It’s that time again when Google does its “Spring” Cleaning. Basically, that means the company axes the stuff that really isn’t working and takes up too much time or resources. But let’s call it what it is, these things failed or fizzled.
You can see last Fall’s cleanup list here.
Google explains that this style of yanking and merging allows its teams to move onto “high impact products” like Search, Maps and Google+. Have no fear, nobody loses a gig over these cuts, they get to work on other things that interest them. It also means that the company may hit us with a surge of new features over the next few months.
On its blog, the company outlined what’s happening and when (bold is ours):
- AdSense for Feeds was designed to help publishers earn revenue from their content by placing ads on their RSS feeds. Starting October 2, we’ll begin to retire this feature—and on December 3 we’ll close it. Publishers can continue to use FeedBurner URLs powered by Google, so they won’t need to redirect subscribers to different URLs. For more information visit the AdSense Help Center.
- Classic Plus is a Google Search feature that lets people upload or select images to use as a background on Google.com. Users won’t be able to upload new pictures starting from October 16, and we’ll turn the service off in November 2012. You’ll continue to have access to any images you’ve uploaded.
- Google storage in Picasa and Drive will be consolidated over the next few months, so users will have five GB of free storage across both services. If you’re paying for storage, your free storage will now be counted towards your total. So if you buy a 100GB plan, it will give you 100GB of total storage instead of adding adding to what you already had. We believe this approach will make it much easier for users. For both free and paid storage, people at or near their current storage limits will have the same amount of storage after this change.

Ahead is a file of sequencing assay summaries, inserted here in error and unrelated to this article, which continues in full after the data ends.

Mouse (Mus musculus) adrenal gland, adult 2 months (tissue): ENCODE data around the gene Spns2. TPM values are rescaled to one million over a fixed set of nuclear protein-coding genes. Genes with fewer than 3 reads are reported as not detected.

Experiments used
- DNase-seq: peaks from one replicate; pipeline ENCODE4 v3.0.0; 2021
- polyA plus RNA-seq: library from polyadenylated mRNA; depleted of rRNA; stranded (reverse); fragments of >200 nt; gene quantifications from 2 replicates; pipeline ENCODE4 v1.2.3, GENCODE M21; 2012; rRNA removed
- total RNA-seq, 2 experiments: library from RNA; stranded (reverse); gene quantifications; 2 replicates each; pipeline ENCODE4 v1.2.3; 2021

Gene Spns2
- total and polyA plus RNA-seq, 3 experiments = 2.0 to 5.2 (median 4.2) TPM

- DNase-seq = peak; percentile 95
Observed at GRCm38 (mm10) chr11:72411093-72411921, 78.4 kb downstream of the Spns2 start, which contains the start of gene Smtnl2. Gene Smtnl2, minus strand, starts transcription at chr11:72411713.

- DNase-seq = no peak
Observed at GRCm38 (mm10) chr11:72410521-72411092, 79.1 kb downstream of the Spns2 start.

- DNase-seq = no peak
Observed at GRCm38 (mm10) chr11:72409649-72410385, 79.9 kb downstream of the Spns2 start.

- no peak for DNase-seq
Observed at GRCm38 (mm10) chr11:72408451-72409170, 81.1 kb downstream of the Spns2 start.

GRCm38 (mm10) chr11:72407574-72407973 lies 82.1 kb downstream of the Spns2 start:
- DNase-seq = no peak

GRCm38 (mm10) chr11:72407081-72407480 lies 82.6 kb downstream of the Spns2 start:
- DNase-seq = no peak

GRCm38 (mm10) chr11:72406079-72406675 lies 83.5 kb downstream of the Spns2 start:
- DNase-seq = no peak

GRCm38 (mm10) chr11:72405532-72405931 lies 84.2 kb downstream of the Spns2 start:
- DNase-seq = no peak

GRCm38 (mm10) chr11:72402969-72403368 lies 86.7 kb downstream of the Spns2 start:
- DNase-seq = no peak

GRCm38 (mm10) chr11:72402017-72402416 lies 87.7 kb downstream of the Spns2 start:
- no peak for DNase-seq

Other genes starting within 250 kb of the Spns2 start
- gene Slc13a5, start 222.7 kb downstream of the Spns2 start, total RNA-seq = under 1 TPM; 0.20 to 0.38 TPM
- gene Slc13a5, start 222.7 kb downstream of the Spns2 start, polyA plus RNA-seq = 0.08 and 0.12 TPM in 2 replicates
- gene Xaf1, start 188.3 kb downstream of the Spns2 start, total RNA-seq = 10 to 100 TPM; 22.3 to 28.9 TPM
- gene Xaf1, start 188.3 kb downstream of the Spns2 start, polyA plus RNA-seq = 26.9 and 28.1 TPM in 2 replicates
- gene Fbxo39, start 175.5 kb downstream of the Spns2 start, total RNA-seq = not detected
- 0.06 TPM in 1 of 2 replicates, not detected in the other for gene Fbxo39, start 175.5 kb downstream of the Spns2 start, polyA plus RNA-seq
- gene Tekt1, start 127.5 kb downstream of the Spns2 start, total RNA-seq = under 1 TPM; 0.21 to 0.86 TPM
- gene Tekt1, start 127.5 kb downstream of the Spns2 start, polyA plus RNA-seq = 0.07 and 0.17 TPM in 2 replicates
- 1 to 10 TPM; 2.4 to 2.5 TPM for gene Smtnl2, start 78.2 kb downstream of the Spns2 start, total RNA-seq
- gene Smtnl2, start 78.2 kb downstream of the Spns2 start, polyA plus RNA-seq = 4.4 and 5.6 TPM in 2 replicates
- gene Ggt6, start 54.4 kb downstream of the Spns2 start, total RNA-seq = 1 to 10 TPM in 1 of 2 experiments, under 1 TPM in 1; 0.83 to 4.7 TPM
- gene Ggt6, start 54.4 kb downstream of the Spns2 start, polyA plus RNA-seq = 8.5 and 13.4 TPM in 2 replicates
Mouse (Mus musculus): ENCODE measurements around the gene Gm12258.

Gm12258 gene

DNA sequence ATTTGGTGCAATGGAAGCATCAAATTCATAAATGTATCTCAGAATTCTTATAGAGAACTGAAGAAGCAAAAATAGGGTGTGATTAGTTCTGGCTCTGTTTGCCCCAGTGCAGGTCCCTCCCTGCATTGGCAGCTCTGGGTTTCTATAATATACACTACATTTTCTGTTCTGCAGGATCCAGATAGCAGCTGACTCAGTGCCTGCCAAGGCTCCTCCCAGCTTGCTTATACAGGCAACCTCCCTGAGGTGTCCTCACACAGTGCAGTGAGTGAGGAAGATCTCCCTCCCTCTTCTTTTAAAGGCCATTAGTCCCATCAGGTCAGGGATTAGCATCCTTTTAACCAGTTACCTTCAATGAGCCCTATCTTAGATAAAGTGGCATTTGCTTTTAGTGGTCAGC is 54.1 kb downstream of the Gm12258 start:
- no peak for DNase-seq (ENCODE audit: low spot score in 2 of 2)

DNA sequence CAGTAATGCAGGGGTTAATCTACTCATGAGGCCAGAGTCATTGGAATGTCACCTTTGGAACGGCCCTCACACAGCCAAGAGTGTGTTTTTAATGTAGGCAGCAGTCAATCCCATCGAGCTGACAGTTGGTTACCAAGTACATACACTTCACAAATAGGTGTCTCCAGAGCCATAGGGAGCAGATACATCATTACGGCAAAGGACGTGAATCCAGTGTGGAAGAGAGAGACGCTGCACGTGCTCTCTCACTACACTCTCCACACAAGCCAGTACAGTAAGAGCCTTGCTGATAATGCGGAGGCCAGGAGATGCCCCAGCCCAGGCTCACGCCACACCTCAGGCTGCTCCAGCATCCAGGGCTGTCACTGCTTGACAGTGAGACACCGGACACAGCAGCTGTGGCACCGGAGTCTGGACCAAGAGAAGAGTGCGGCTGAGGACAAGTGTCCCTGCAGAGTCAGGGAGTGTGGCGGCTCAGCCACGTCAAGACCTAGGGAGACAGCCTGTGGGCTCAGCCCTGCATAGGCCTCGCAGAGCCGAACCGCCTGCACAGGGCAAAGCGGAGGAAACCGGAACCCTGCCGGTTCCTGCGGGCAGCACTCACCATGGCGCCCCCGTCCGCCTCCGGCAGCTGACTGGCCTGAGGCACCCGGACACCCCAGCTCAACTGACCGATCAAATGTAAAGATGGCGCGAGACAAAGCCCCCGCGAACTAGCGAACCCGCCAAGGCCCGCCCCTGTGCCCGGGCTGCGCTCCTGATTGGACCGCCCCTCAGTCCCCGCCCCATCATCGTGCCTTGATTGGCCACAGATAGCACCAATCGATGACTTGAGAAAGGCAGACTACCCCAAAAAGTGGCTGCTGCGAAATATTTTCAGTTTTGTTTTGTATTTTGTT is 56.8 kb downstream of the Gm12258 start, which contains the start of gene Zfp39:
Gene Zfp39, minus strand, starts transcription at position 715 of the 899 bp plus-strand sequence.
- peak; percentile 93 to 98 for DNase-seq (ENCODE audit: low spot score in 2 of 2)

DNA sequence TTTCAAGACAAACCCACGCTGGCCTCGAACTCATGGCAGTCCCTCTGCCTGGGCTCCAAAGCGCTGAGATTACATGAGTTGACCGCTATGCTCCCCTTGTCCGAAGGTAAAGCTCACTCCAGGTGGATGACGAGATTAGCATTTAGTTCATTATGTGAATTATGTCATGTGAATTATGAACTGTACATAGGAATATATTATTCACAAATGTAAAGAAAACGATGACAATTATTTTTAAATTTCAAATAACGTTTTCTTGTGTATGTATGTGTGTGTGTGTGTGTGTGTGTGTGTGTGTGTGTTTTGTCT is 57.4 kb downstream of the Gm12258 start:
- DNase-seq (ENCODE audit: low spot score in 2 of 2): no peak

- Spreadsheet Gadgets were designed to allow people to add customized features to Google Spreadsheets. But most popular gadgets have now been added directly into charts in spreadsheets. So we will slowly start turning off Gadgets in Spreadsheets next year.
- Starting on October 15, we’ll stop issuing and displaying Google News Badges, as well as showing Recommended Sections. People can still tailor their Google News experience by adding custom sections or adjusting the frequency with which news sources appear.
- We’ve merged Insights for Search into a revamped Google Trends. You can now see search trends and compare search volume patterns across specific regions, categories, time frames and properties in a single place: google.com/trends. We will no longer support Trends for Websites, which allowed people to compare traffic to and audiences of different websites.
- Places Directory was an Android app that helped people find nearby places of interest. We’ve removed the app from Google Play and are taking down the Places Directory site because users can find everything in Google Maps for Mobile, which offers a much better user experience.
- We introduced +1 Reports in Webmaster Tools to help publishers measure +1 activity on their pages. Given that webmasters now use Social Reports in Google Analytics to get a wider view of social activity (including +1’s), we’ll be discontinuing the stand-alone +1 Reports on November 14. Measuring social media remains a priority for Google Analytics, so stay tuned for future improvements.
Some of these aren’t a big surprise, and others you can see why they’ve been shut down and/or moved into other products. For example, +1 reports are now in Google Analytics, so everything is being cleaned up. I like how Google is transparant about these things.
One of these things is a tad bit interesting, the AdSense for Feeds. That could mean the true end of Feedburner.
If you use these services, enjoy them while you can, because they’re well….toast.
Google provides search and advertising services, which together aim to organize and monetize the world’s information. In addition to its dominant search engine, it offers a plethora of online tools and platforms including: Gmail, Maps, YouTube, and Google+, the company’s extension into the social space. Most of its Web-based products are free, funded by Google’s highly integrated online advertising platforms AdWords and AdSense. Google promotes the idea that advertising should be highly targeted and relevant to users thus providing...